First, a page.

Like the D-TEK, “The Informant” uses a fan surrounded by a shroud to draw air through a 20 inch flexible probe. One end of the flexible probe is glued to the shroud and the free end is covered by a probe tip. The sensor is located within the free end of the flexible probe. The sensor is covered by the probe tip and a filter. Wires connecting the sensor to the printed circuit board are routed through the shroud and into the interior of the flexible probe. A flexible sealant is used to seal the shroud and flexible probe around the wires. The typical flow rate is approximately 50 SCCM. The Informant has many of the same disadvantages as the D-TEK. In addition, the use of a flexible sealant increases the time for manufacture because the sealant must be “cured” to create a usable seal.

The “Top Gun” detector offers a different approach to constructing a sample path assembly for an electronic refrigerant leak detector. The sensor is connected directly (i.e., is soldered) to the printed circuit board, eliminating the wires found in the flow paths of the D-TEK and The Informant. A flexible probe is approximately 16 inches long and is removably attached to the detector body. A rotary vane pump draws air through the flexible probe at a flow rate of approximately 250 SCCM. The air sample travels through the flexible probe, into the inlet of the rotary vane pump, through the pump to the outlet of the pump, and through ‘T’ split before encountering the sensor. The air sample from the outlet of the pump is split into two paths at the ‘T’ split—one path is exhausted from the detector and one path continues to the sensor. Thus, while the flow rate through the flexible probe and rotary vane pump is about 250 SCCM, the actual flow rate of the air sample across the sensor is considerably less and is approximately equivalent to the flow rate of the air sample across the sensors in the D-TEK and The Informant.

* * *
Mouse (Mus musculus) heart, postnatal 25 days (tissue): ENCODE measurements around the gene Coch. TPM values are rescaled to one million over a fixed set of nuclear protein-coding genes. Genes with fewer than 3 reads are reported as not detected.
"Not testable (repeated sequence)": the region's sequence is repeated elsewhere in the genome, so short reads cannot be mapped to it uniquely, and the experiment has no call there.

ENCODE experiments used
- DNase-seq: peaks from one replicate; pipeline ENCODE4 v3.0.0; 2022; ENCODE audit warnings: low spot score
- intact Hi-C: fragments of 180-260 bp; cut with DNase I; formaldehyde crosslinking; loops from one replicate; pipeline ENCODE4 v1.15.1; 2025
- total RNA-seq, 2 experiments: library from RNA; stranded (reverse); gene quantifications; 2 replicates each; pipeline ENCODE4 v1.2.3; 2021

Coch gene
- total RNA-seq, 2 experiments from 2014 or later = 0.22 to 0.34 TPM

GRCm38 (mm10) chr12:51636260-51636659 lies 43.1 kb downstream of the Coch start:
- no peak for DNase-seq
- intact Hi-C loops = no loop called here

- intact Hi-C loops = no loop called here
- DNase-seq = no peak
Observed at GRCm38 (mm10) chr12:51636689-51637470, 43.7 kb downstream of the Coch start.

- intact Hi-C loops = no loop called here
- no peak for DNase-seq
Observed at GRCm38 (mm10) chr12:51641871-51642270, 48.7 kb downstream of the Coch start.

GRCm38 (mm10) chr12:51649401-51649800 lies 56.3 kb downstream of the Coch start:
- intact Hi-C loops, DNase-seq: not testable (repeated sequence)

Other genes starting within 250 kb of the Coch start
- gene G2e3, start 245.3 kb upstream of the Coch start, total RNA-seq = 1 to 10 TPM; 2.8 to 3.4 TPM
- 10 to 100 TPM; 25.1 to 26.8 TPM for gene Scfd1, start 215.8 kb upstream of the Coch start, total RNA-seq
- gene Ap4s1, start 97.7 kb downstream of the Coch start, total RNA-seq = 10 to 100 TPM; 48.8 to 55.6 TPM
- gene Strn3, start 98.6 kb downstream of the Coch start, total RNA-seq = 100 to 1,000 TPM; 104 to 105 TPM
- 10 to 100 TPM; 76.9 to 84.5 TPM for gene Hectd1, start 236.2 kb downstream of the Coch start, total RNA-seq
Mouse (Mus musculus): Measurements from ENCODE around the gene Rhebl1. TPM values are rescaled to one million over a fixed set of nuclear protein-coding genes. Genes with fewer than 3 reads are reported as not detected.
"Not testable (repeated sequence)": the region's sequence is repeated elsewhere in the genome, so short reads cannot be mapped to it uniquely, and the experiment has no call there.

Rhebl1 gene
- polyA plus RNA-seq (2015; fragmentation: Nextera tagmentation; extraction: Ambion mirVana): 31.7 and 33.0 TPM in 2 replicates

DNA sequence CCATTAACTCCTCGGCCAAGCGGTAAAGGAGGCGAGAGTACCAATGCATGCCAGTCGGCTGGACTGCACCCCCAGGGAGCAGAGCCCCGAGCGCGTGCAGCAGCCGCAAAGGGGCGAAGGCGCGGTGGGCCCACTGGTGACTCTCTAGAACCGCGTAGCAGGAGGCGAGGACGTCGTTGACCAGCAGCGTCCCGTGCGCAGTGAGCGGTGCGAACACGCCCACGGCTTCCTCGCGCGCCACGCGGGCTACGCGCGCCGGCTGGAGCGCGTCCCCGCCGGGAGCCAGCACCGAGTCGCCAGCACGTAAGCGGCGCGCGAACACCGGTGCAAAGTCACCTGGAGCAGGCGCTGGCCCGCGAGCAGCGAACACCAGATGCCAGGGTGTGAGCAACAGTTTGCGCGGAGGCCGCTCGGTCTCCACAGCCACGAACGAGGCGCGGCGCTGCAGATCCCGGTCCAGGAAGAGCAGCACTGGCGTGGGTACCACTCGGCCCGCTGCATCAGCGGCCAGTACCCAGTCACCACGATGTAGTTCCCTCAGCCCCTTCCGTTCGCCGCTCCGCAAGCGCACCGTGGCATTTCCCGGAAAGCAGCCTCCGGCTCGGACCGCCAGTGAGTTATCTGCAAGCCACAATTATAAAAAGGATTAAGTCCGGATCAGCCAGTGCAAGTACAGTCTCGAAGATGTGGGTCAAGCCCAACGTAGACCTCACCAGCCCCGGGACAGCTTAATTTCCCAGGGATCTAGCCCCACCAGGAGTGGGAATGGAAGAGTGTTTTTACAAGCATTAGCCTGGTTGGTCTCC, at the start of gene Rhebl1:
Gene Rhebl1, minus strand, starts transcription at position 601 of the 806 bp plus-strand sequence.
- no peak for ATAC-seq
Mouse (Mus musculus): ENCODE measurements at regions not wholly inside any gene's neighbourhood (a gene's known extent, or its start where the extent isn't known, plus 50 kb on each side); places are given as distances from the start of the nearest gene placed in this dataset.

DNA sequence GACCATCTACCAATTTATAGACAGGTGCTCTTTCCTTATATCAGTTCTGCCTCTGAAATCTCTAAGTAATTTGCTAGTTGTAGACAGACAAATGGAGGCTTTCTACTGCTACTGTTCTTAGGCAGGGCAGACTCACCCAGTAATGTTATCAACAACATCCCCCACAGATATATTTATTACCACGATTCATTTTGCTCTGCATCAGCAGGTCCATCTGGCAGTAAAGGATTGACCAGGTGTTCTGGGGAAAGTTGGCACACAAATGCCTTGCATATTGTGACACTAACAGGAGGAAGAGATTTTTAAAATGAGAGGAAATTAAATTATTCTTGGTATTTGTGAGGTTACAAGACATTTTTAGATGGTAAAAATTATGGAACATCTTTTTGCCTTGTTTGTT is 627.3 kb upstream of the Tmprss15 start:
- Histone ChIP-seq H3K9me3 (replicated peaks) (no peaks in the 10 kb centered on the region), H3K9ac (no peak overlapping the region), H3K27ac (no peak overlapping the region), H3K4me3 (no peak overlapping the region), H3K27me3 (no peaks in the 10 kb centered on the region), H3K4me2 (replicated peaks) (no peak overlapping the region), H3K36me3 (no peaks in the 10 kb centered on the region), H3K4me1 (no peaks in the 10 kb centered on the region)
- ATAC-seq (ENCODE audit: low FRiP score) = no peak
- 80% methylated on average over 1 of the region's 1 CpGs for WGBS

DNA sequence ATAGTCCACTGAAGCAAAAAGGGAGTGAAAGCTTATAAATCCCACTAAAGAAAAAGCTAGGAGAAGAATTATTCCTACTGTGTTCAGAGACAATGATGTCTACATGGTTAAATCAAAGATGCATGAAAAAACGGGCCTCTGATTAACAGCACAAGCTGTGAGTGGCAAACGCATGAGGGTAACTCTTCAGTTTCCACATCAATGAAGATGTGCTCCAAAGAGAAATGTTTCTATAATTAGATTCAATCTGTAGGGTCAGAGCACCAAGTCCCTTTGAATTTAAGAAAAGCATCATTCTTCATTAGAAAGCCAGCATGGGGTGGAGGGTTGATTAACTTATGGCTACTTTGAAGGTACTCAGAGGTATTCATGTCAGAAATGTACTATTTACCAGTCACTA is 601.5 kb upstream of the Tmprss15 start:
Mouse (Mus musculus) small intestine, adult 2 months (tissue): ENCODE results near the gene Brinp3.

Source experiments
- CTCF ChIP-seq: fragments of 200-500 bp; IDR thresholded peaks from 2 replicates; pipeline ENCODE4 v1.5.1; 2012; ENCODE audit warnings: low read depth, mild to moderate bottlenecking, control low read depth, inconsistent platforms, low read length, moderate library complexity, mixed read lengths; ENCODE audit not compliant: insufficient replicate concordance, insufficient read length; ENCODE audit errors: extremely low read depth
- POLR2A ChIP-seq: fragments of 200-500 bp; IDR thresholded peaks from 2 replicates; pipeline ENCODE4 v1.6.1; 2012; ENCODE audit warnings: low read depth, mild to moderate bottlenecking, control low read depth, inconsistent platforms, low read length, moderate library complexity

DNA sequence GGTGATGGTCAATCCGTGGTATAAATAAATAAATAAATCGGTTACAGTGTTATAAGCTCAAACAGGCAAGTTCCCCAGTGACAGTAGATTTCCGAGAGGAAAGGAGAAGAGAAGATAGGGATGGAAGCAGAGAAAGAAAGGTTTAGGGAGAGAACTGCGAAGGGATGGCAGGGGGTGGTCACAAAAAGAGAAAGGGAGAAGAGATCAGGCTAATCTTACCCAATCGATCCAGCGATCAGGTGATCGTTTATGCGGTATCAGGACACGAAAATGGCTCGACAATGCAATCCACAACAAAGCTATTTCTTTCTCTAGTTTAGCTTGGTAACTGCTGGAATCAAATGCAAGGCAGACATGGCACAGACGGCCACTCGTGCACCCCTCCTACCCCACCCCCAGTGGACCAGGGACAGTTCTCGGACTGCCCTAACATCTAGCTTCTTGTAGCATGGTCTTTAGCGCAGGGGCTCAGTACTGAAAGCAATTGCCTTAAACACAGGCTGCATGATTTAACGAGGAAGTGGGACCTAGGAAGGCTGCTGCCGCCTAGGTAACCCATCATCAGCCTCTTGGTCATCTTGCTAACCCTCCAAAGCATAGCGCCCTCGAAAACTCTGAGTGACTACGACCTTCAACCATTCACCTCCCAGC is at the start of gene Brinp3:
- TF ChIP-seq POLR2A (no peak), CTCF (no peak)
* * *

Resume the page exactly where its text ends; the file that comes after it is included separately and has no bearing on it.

The removable flexible probe of the Top Gun, which makes replacement easy, is advantageous over the D-TEK and the Informant. Furthermore, unlike the D-TEK and The Informant, there are no wires traveling the length of the probe to connect the sensor to the printed circuit board. This results in a reduced demand on the battery and an unobstructed flow through the flexible probe. Unfortunately, however, the construction of the sample flow path assembly of the Top Gun presents other disadvantages, most notably the inaccessibility of the sensor, which is fixedly attached to the printed circuit board located inside the detector. This inaccessibility makes replacement of the sensor extremely difficult. Another disadvantage is the placement of the sensor on the outlet side of the pump, which introduces potential mixing problems associated with the air sample within the pump, and an increase in the clearing time. Further, because of the flow split, the increased flow rate through the flexible probe results in an increased demand on the battery by the pump without an appreciable increase in sensor sensitivity. The reduced flow rate across the sensor is a necessary component of the “Top Gun” design. Otherwise, the sensor may be damaged if subjected to the full, high, flow rate. Finally, the additional tubing within the detector body required for the ‘T’ split increases the number of steps needed to manufacture the flow path assembly, thereby increasing the difficulty and time required.